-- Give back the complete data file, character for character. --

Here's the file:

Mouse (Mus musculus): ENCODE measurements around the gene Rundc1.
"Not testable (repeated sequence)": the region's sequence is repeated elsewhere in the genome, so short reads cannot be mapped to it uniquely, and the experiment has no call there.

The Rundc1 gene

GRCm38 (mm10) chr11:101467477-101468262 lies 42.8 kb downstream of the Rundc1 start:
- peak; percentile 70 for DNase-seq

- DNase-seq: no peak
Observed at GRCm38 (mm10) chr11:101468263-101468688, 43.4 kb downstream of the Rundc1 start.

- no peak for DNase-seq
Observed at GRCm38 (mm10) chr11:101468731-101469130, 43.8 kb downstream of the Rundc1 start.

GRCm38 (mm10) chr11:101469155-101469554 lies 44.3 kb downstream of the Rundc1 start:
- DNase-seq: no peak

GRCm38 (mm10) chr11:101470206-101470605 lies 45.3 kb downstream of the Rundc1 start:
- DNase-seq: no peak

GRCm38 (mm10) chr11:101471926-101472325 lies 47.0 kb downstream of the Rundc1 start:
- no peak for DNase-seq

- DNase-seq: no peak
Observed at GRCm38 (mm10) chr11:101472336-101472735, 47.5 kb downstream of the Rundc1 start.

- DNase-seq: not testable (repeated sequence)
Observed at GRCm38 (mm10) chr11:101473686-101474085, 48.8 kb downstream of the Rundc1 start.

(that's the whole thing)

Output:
Mouse (Mus musculus): ENCODE measurements around the gene Rundc1.
"Not testable (repeated sequence)": the region's sequence is repeated elsewhere in the genome, so short reads cannot be mapped to it uniquely, and the experiment has no call there.

The Rundc1 gene

GRCm38 (mm10) chr11:101467477-101468262 lies 42.8 kb downstream of the Rundc1 start:
- peak; percentile 70 for DNase-seq

- DNase-seq: no peak
Observed at GRCm38 (mm10) chr11:101468263-101468688, 43.4 kb downstream of the Rundc1 start.

- no peak for DNase-seq
Observed at GRCm38 (mm10) chr11:101468731-101469130, 43.8 kb downstream of the Rundc1 start.

GRCm38 (mm10) chr11:101469155-101469554 lies 44.3 kb downstream of the Rundc1 start:
- DNase-seq: no peak

GRCm38 (mm10) chr11:101470206-101470605 lies 45.3 kb downstream of the Rundc1 start:
- DNase-seq: no peak

GRCm38 (mm10) chr11:101471926-101472325 lies 47.0 kb downstream of the Rundc1 start:
- no peak for DNase-seq

- DNase-seq: no peak
Observed at GRCm38 (mm10) chr11:101472336-101472735, 47.5 kb downstream of the Rundc1 start.

- DNase-seq: not testable (repeated sequence)
Observed at GRCm38 (mm10) chr11:101473686-101474085, 48.8 kb downstream of the Rundc1 start.